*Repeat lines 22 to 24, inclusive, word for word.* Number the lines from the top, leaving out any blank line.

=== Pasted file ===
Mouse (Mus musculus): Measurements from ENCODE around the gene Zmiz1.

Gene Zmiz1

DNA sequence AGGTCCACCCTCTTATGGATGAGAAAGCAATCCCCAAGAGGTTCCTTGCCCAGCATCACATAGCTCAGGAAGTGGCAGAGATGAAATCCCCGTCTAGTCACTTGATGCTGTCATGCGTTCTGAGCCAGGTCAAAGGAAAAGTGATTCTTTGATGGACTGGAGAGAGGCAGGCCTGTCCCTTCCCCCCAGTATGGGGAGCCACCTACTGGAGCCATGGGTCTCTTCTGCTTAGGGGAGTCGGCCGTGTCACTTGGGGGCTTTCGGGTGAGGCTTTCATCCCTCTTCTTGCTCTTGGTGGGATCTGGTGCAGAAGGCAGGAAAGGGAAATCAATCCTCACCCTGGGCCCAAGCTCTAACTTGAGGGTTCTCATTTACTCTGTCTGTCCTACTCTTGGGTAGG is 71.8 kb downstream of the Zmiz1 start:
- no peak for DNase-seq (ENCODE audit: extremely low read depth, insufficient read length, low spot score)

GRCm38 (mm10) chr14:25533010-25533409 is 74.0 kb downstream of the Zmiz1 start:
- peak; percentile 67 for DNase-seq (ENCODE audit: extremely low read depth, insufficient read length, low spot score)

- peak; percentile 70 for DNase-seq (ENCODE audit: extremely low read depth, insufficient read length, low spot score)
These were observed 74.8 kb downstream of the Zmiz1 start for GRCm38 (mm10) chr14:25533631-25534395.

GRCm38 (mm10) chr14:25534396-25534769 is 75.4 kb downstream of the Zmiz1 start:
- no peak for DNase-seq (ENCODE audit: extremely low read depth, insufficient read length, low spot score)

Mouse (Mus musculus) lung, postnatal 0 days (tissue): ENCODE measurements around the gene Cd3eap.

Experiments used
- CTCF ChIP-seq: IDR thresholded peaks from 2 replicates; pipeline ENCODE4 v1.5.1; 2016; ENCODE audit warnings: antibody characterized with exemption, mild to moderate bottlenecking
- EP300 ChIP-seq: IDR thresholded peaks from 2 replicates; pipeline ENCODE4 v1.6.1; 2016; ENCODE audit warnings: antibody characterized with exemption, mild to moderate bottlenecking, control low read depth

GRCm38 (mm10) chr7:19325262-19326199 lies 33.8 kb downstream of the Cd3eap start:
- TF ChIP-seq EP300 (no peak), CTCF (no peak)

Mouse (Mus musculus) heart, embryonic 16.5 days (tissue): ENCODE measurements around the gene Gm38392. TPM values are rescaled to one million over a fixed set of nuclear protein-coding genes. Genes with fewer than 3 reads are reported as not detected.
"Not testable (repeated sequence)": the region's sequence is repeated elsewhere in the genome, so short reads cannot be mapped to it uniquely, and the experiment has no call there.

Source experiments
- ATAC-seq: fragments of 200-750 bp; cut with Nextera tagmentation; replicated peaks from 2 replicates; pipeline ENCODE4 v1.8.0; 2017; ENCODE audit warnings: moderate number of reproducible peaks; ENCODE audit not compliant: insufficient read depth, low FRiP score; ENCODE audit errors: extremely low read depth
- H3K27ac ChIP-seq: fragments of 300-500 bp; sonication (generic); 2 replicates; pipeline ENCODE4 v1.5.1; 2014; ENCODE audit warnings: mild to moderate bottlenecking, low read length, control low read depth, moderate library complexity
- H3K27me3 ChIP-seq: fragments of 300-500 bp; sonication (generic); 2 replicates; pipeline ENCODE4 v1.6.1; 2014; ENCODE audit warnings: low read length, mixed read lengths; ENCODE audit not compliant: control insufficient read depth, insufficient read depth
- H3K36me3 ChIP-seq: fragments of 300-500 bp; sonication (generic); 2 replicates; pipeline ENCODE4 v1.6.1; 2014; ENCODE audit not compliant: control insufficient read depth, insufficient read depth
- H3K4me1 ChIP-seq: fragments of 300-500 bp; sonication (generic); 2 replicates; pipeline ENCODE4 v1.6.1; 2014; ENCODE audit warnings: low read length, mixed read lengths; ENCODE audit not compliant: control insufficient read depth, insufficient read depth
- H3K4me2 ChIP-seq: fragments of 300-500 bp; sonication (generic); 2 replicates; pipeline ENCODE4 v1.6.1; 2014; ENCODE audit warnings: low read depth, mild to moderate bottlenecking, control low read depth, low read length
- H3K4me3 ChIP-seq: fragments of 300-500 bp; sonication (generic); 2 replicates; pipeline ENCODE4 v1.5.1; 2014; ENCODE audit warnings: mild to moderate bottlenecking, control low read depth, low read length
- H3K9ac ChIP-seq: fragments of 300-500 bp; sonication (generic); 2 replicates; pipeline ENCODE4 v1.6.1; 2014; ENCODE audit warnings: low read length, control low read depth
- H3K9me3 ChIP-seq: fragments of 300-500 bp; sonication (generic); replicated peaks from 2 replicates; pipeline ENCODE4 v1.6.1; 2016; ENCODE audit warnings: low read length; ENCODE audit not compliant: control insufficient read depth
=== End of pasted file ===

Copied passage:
- H3K27me3 ChIP-seq: fragments of 300-500 bp; sonication (generic); 2 replicates; pipeline ENCODE4 v1.6.1; 2014; ENCODE audit warnings: low read length, mixed read lengths; ENCODE audit not compliant: control insufficient read depth, insufficient read depth
- H3K36me3 ChIP-seq: fragments of 300-500 bp; sonication (generic); 2 replicates; pipeline ENCODE4 v1.6.1; 2014; ENCODE audit not compliant: control insufficient read depth, insufficient read depth
- H3K4me1 ChIP-seq: fragments of 300-500 bp; sonication (generic); 2 replicates; pipeline ENCODE4 v1.6.1; 2014; ENCODE audit warnings: low read length, mixed read lengths; ENCODE audit not compliant: control insufficient read depth, insufficient read depth